I wrote this about a year and half ago for a friend’s now defunct fitness website, so I thought I’d throw it up here. Clay Guida fights Tatsuya Kawajiri on April 11, 2014 in Abu Dhabi.
I took Aikido classes while doing my undergrad at U of T about 20 years ago. After classes came a ‘martial arts club’ where people of any discipline could share techniques and do some light sparring. The UFC was brand new and the world was just beginning to learn who Royce Gracie was. Fast forward to today and the UFC is a household name and MMA has changed the martial arts world. I attended a workshop at Fitness Kickboxing Canada hosted by UFC star, Clay Guida, in FKC’s Orangeville gym. I was training for a marathon, had good cardio and good lower body strength. Looking at the schedule for the day – warm up, conditioning, strength training, grappling and submissions, striking drills – I figured a good portion of the day would be spent watching videos. They couldn’t possibly exercise for 6 hours straight, could they?
There were about 30 people signed up for the workshop, several of whom were amateur fighters. I was one of only one three non-martial arts practitioners (unless you count the orange belt in Judo I earned in grade school, the green belt in Aikido I got in university or the yellow belt I got in Tae-Kwon-Do I got just after graduation).
The day was to start with a one-hour conditioning warm up – jogging around the gym, push ups, sit ups, lunges and some resistance training. The music to pump us up was the theme song to the Ultimate Fighter played on an annoying loop. The trainers cut the warm up in half because apparently Clay was going to ‘put us through the ringer.’ I was breathing heavy by the end of it, but I felt good. I figured this wasn’t going to be as tough as I had feared.
Clay showed up at 10 am, thanked us all for coming and launched us into more jogging with sprawls and shadowboxing thrown in. Then we paired up and did some strength training. I was able to piggy-back a 195 lb man across the gym and do 6 squats holding my partner on my back, but I struggled with the bear crawl (crawling across the floor on all fours without letting the knees touch the ground) and couldn’t do a single push up carrying my partner. I opted out of the drill where we had to carry our partner, perpendicular to the ground, arms around the head and between the legs, across the gym. I didn’t think my back could take it. Then we did the duck walk, a wrestling exercise utilized in takedowns. Clay ended that first hour with a series of push-ups and planks, demonstrating his strength and fitness as he outlasted us all holding the push ups an inch off the ground. My lack of upper body and core strength became very apparent.
Then the MMA portion of the workshop started. We practiced various wrestling takedowns and takedown defenses and then moved on to submissions and escapes. This was where the workshop transcended a typical martial arts class and appealed to the MMA fans as Clay demonstrated moves he used in actual fights. I recognized the takedown he used on Nate Diaz and the modified guillotine choke he submitted Takanori Gomi with (the modification used a leg across the stomach as opposed to full guard).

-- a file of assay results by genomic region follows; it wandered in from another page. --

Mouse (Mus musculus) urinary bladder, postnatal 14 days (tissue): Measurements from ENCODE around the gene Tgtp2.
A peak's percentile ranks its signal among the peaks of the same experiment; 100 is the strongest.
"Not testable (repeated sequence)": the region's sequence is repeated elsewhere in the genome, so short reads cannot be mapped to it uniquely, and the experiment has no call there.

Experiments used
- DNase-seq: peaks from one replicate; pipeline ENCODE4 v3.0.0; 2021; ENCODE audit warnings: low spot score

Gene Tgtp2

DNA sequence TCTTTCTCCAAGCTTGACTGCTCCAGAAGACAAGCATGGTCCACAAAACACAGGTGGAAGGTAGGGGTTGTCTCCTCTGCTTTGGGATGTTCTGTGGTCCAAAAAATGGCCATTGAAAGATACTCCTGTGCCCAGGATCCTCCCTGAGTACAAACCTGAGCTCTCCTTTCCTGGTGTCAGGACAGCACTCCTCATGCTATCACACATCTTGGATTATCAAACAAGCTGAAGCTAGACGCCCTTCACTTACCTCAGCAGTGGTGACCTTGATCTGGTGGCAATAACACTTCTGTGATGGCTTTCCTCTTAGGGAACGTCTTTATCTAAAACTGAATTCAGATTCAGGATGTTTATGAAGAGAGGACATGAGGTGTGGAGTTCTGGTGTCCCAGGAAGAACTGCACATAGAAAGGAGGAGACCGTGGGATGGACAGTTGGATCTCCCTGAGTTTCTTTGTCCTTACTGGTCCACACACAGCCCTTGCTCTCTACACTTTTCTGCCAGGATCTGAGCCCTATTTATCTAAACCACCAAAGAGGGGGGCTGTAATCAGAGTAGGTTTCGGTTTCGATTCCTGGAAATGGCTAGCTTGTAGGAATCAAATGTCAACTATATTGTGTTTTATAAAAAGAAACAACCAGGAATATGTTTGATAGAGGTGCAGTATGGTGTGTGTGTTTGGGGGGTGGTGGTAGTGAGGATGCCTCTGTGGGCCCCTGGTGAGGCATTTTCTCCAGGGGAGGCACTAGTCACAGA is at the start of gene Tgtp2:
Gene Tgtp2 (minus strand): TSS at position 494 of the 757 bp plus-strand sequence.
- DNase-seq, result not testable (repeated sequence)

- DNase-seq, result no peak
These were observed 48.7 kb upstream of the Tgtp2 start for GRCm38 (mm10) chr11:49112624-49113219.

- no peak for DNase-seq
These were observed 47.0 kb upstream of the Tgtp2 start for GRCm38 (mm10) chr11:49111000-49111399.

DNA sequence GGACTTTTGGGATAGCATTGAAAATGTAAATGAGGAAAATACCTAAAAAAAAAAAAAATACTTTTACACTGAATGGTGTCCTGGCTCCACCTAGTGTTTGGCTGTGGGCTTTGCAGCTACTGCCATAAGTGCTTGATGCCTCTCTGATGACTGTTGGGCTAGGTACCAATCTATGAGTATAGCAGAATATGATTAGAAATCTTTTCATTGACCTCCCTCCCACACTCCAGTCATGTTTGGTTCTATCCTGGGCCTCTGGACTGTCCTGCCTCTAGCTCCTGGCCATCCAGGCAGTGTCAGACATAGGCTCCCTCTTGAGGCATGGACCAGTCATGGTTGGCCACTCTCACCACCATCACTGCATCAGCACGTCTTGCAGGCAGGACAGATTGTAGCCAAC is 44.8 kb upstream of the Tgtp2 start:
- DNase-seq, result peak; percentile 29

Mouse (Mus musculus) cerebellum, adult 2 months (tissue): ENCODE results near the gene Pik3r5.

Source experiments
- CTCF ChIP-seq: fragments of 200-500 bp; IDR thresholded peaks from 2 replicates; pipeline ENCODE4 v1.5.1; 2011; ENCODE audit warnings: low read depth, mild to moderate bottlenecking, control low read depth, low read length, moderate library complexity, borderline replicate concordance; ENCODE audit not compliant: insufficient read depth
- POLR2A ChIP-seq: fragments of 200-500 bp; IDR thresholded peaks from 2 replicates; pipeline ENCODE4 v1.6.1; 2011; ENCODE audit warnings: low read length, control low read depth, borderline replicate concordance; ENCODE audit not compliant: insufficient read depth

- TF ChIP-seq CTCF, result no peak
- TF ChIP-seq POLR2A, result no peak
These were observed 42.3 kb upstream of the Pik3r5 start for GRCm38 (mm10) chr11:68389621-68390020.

After lunch we continued with the grappling drills and I felt the techniques starting to sink in. We ended the day with striking drills. Clay had fun calling out combinations (crosses, jabs, uppercuts, knees) and even said: ‘I don’t know how you guys do that’ when he called out a spinning roundhouse kick (I didn’t know how to do this kickboxing technique, either). The last drill was something he called ‘pyramids’ where we kicked a pad once and did a squat, kicked it twice and did two squats, all the way up to ten kicks and ten squats. Then we switched legs and did it again. Yup, that worked out to 55 kicks with each leg and 110 squats.
When it all ended after five and a half hours (we didn’t watch any fight videos), Clay hung out to give signatures, take pictures and answer questions. He talked about the more skilled martial artists in the lightweight division, which was why he worked on his cardio so much. He said his toughest fight was against Gilbert Melendez when he lost his Strikeforce title.
I stood there exhausted and carrying a newfound respect for the training UFC fighters go through. I’ve trained for adventure races and marathons, I’ve been to real boot camp and fitness boot camps and this was, by far, the most grueling day of exercise I’d ever done. It was easy to see how important a healthy body is to fighting and how easy it is to get injured (One of the three non-martial artists broke a toe in grappling practice). It also put into perspective Clay’s elusive game plan in his last fight against the hard-hitting Gray Maynard. Who wants to get punched in the face?
In retrospect, it’s easy to forget the gritty parts of the workout – the chokes difficult to sink in because of excessive sweat, chunks of flesh scraped away by the abrasive mats (particularly on the knees and the tops of toes), the protein shake farts squeezed out by shoulders being driven into stomachs during takedowns, and sore, aching muscles – all leaving an imprint of an amazing day up close with one of the toughest sports on the planet.
Thanks to Clay Guida and Fitness Kickboxing Canada for an awesome experience. Check FKCI’s website for upcoming events.